FDA Approves the Birth Control Pill (Great Events from History: North American Series)
Article abstract: An oral contraceptive changes both women’s lives and larger social structures is approved by the Food and Drug Administration.
Summary of Event
Attempts to prevent conception and the desire to control reproduction have existed in medicine and society for thousands of years. Prior to twentieth century developments in birth control technology, contraception was the primary responsibility of the male. Use of the condom to prevent the spread of syphilis was first described in 1564. By the 1720’s, condoms were used for contraception in Europe. Female contraception historically involved various violent gestures, ingestion of potions thought to have magical properties, or the insertion of vaginal plugs and solutions, some with a spermicidal effect. Pessaries and sponges were among the oldest contraceptive devices for use by women. The cervical cap and diaphragm were developed during the nineteenth century as a result of social changes and attitude shifts in England, Germany, and France. Other forces, such as industrialization, urbanization, and the democratization of contraceptive knowledge, resulted in the less privileged gaining knowledge that formerly was only within the reach of the upper class. The European influence spread to the United States, and an effort was mounted to educate the general population about contraception. Pioneers in birth control and women’s rights, such as Margaret Sanger,...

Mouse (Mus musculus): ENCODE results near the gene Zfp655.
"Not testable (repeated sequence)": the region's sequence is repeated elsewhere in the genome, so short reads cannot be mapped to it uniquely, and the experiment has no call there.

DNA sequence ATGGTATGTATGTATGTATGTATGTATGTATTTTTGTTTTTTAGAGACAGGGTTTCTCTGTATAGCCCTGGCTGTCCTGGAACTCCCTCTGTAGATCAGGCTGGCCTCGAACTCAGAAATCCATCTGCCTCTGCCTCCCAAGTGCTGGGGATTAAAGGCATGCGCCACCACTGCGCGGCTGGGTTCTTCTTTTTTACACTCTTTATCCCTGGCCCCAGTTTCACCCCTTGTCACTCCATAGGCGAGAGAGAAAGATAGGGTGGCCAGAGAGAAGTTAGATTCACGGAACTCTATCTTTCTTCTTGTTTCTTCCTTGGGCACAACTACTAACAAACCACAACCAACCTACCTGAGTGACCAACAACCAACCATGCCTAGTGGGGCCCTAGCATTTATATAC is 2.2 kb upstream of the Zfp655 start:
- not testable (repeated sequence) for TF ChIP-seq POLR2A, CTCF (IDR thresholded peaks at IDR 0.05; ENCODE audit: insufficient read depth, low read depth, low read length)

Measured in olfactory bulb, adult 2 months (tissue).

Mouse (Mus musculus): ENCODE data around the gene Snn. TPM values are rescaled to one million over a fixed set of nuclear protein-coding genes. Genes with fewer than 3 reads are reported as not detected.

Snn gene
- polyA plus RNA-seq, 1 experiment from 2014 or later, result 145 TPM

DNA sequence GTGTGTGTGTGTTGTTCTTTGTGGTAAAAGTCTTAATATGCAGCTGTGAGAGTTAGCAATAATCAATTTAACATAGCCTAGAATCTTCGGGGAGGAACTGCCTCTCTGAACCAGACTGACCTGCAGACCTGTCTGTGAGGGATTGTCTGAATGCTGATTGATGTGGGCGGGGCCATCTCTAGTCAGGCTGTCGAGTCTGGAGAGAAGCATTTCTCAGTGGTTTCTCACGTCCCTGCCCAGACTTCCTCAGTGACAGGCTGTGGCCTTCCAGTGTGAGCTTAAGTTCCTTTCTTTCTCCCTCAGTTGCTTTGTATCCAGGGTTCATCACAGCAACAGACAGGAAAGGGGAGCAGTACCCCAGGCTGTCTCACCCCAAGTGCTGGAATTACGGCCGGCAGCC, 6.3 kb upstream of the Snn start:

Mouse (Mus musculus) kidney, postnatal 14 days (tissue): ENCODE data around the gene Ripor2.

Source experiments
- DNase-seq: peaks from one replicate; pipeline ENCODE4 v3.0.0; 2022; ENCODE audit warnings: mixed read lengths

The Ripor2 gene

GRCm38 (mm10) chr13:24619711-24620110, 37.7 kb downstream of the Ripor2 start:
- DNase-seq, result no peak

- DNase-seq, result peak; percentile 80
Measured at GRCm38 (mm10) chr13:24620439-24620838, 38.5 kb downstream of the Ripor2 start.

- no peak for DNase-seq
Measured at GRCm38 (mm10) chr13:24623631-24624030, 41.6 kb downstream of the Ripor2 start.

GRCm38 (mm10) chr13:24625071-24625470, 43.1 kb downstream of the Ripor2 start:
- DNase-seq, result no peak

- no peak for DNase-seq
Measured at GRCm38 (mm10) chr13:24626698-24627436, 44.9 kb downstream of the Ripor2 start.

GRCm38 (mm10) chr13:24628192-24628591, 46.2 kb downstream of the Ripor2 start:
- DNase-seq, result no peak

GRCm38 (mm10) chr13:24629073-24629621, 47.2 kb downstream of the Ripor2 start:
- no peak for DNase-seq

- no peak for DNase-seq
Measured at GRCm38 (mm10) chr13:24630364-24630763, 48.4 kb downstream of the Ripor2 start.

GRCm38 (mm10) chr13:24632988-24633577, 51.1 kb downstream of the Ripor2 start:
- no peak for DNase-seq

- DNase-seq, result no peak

(The entire section is 1686 words.)
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